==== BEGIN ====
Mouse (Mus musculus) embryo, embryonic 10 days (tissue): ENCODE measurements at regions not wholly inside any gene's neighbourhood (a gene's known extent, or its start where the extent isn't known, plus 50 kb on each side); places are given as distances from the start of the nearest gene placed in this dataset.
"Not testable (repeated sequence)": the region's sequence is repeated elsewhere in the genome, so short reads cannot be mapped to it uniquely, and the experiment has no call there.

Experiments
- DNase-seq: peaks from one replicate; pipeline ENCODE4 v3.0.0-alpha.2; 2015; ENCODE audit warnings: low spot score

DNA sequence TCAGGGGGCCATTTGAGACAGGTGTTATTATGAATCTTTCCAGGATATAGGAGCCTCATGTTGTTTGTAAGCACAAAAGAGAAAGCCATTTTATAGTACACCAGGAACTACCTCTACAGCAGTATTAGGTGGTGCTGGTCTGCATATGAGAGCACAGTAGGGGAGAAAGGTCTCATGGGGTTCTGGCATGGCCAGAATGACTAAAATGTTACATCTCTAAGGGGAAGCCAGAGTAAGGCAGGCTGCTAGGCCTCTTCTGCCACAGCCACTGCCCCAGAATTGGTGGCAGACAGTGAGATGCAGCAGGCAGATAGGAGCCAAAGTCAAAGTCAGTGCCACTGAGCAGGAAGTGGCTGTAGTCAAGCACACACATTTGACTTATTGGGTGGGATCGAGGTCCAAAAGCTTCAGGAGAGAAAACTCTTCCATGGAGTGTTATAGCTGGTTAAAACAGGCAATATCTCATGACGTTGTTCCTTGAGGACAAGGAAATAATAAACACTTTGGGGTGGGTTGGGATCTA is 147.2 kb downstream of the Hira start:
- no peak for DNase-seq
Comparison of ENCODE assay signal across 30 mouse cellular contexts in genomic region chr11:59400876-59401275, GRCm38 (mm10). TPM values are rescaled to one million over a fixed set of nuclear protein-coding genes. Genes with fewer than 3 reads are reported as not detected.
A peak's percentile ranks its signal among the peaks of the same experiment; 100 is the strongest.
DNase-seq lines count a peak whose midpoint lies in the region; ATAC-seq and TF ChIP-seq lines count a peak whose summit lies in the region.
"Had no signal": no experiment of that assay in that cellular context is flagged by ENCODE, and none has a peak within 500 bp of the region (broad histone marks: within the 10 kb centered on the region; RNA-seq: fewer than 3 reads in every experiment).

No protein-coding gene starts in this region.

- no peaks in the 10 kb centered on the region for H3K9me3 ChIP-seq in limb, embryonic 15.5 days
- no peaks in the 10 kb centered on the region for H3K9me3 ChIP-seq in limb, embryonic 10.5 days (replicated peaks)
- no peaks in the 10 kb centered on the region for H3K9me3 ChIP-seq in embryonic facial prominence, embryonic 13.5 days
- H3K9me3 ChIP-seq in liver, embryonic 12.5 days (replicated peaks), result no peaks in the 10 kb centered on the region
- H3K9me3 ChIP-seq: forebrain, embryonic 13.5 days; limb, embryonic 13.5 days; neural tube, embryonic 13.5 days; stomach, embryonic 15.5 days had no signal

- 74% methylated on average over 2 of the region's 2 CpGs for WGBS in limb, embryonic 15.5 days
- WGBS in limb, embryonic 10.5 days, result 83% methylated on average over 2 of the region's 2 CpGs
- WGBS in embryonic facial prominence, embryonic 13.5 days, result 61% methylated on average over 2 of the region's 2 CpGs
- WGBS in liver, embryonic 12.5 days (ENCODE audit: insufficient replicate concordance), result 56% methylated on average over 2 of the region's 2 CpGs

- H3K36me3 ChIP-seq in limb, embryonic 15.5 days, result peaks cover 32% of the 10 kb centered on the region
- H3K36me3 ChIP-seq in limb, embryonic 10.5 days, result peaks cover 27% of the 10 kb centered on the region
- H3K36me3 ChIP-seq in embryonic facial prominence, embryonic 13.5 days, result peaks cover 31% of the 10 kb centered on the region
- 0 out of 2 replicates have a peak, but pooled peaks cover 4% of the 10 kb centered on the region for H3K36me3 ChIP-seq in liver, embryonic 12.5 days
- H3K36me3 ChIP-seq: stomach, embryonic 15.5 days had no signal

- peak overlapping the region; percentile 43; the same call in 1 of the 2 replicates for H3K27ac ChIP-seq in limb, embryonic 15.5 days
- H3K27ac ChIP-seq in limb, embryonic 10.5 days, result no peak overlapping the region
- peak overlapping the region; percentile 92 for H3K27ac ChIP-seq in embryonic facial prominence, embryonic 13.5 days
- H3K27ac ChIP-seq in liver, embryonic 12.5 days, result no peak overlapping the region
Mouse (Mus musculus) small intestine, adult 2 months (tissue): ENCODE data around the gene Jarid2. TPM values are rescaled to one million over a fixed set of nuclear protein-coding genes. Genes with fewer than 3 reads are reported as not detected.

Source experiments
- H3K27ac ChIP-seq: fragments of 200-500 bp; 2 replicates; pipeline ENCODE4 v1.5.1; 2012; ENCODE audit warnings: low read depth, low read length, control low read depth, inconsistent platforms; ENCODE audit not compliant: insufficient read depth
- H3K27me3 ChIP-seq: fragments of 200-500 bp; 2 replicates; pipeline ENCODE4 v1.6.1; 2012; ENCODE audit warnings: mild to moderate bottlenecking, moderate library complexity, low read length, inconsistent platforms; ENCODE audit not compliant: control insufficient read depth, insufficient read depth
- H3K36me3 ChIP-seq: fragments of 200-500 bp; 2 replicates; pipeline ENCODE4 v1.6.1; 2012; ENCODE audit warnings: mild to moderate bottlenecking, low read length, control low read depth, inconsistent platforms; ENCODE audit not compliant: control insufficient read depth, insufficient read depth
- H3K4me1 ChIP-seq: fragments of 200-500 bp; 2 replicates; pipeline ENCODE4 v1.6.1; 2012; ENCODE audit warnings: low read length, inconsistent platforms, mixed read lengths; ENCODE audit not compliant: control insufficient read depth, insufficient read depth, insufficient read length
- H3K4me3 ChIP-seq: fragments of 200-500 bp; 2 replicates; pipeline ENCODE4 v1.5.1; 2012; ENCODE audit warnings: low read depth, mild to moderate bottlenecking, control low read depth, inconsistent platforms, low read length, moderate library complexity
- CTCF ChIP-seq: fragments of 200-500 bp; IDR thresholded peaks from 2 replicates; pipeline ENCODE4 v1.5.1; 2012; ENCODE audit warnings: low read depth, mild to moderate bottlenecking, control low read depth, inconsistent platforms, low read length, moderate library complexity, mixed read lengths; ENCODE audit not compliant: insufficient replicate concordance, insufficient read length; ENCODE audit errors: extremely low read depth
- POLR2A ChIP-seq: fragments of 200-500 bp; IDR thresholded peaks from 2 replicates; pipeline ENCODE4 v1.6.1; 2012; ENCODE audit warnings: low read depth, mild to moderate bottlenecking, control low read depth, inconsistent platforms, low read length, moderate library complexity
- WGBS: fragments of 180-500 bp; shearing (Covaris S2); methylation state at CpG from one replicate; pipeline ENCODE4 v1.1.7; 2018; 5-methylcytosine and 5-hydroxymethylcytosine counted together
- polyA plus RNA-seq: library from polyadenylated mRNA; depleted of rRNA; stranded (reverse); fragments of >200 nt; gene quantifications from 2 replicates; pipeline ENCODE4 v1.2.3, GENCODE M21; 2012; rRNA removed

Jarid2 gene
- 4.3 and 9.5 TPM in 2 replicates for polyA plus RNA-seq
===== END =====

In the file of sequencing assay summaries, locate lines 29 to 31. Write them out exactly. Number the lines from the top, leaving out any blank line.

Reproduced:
- H3K27ac ChIP-seq in liver, embryonic 12.5 days, result no peak overlapping the region
Mouse (Mus musculus) small intestine, adult 2 months (tissue): ENCODE data around the gene Jarid2. TPM values are rescaled to one million over a fixed set of nuclear protein-coding genes. Genes with fewer than 3 reads are reported as not detected.

Source experiments